Soho might just be the best place to stay in London. Why? Because, despite breakneck-speed gentrification, it’s still managed to retain – just – its independent spirit. It's home to the city’s best department store, Liberty, its best cinema, the Curzon Soho, and many of London's best restaurants, from wallet-friendly street food on Berwick Street to the buzzy, no-booking likes of Bao, or the Michelin-starred Yauatcha.
Similarly, when it comes to rooms – whether you want a bed in a shared dorm or a boutique hotel with famous folk in the lobby – the heart of London welcomes all budgets. Here’s our pick of the best hotels in Soho.
RECOMMENDED: The 100 best hotels in London
The best hotels in Soho
As it’s owned by the Soho House group and is surrounded by some of the capital’s media heavyweights (the ground floor restaurant is a popular meeting spot), Dean Street Townhouse can feel a bit glitzy, though essentially these are nobodies – if it’s celebs you’re after, try the Soho Hotel around the corner. Rooms – albeit small ones – can be bagged for as little as £115, but our favourite thing about it is the unassuming terrace out front which offers superlative people-watching.
It’s not all high-end hotels here though. Sohostel is perfect for those not fussed about frills. You’ll find dormitory rooms, twins and doubles (starting at £55), a roof terrace and guest-only bar and roof garden, free wifi, and breakfast (£5). But really it’s the location that’s the star of the show: in the thick of the action, meaning that you could spend a week exploring central London from your base here on Dean Street and never have to set foot on – or have to pay for – public transport.
Soho Hotel, like may of the Firmdale hotels, nails cool, casual luxury. The vibe is very much celeb-on-a-day-off, so nobody is going to give you a funny look if you pitch up for breakfast in tracksuit bottoms and slippers. The design throughout, however, is knowingly and appropriately exclusive: check out the Fernando Botero cat in the lobby or the sumptuous marble bathrooms, which go some way to explaining the hotel’s appeal with famous folk. The two small cinemas on-site might help too.
If you’re on a budget but still looking for a little comfort, head for this branch of the Z hotel just off Old Compton Street. Sure, the rooms are small, and if you’re over six foot the beds are a squeeze, and there are no phones or proper wardrobes, but… really, at this price, for this location, you can’t complain. En suite rooms can be had from £69 and come with organic wool mattresses and duvets from Devon. And as if that wasn’t enough, there’s free wine and cheese in the evenings.
If you’re looking for period charm rather than contemporary artifice, try the four Georgian townhouses that make up this charming hotel, named after William Hazlitt, a spirited eighteenth-century essayist. And by charming, we don’t mean dreary; it’s overflowing with louche touches and staggering attention to detail. Think heavy fabrics, fireplaces, free-standing tubs and exquisitely carved half-testers, yet with modern luxuries in abundance too: air conditioning, double glazing, free wifi and even TVs in antique cupboards.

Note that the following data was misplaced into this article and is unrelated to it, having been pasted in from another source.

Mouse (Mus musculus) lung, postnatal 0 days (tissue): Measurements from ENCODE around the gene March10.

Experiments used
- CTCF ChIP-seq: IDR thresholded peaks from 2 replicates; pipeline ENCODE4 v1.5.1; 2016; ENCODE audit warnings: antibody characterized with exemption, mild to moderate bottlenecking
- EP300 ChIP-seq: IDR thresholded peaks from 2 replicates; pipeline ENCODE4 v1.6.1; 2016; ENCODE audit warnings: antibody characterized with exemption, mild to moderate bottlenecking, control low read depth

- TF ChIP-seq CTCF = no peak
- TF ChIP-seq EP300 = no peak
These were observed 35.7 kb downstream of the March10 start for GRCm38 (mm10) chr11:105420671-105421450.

Like Soho Hotel, Ham Yard is another Firmdale Hotel that does contemporary class well. The group’s co-owner Kit Kemp’s trademark bold use of colour is in evidence, throughout an entire yard that Firmdale has turned into a grandly proportioned hotel, a separate block of hotel apartments and a cluster of boutiques. The central courtyard is well-populated with diners and drinkers on warm days, and although it’s a cavernous endeavour that could feel a little corporate, touches like an on-site library, the cinema/theatre and even a bowling alley make the whole thing feel like fun.
With a name like Sanctum, you might expect a spa-like, cocoon atmosphere rather than what you get here, which is a former MI5 research building turned into what looks like a club. In fact, it can feel like a club too, with a 24-hour bar with a multi-level terrace housing a hot tub. It’s all very rap video – some of the beds in the rooms even rotate – or should that be rock video? There’s even a guitar tuning service at reception.
Another quality budget option in Soho is the Nadler, a simple but stylish 78-room, four-star bolt-hole near Soho Square. Rooms come with Nespresso machines, mini kitchens, air conditioning and free wifi. There’s no bar or restaurant, but the front desk staff are good for local recommendations. Breakfast can be delivered to your room, but with the whole of Soho right on your doorstep, you’re better off popping out.
As the name suggests, this Grade II-listed 116-room five-star hotel is in a converted magistrates court and is perfectly placed for a spree at all the nearby Oxford Street flagships. When you’re done with that, among the attractions back in the hotel are a spa and sauna, a rooftop cocktail bar and even a 100-person private cinema which hosts a regular cult film club. Rooms are modern and well-equipped but it’s in the traditional that the hotel shines, such as its restaurant, Silk, which is housed in a wooden panelled converted courtroom, the site for the trials of John Lennon, Oscar Wilde and Mick Jagger, no less.
Soho is a hard place to pin down. The district – and its southern subsection Chinatown – teems with tourists going to West End shows, media professionals marching to work, hungry patrons sampling some of London's best restaurants and people looking to have a long night out at one (or several) of the area's clubs, bars and pubs.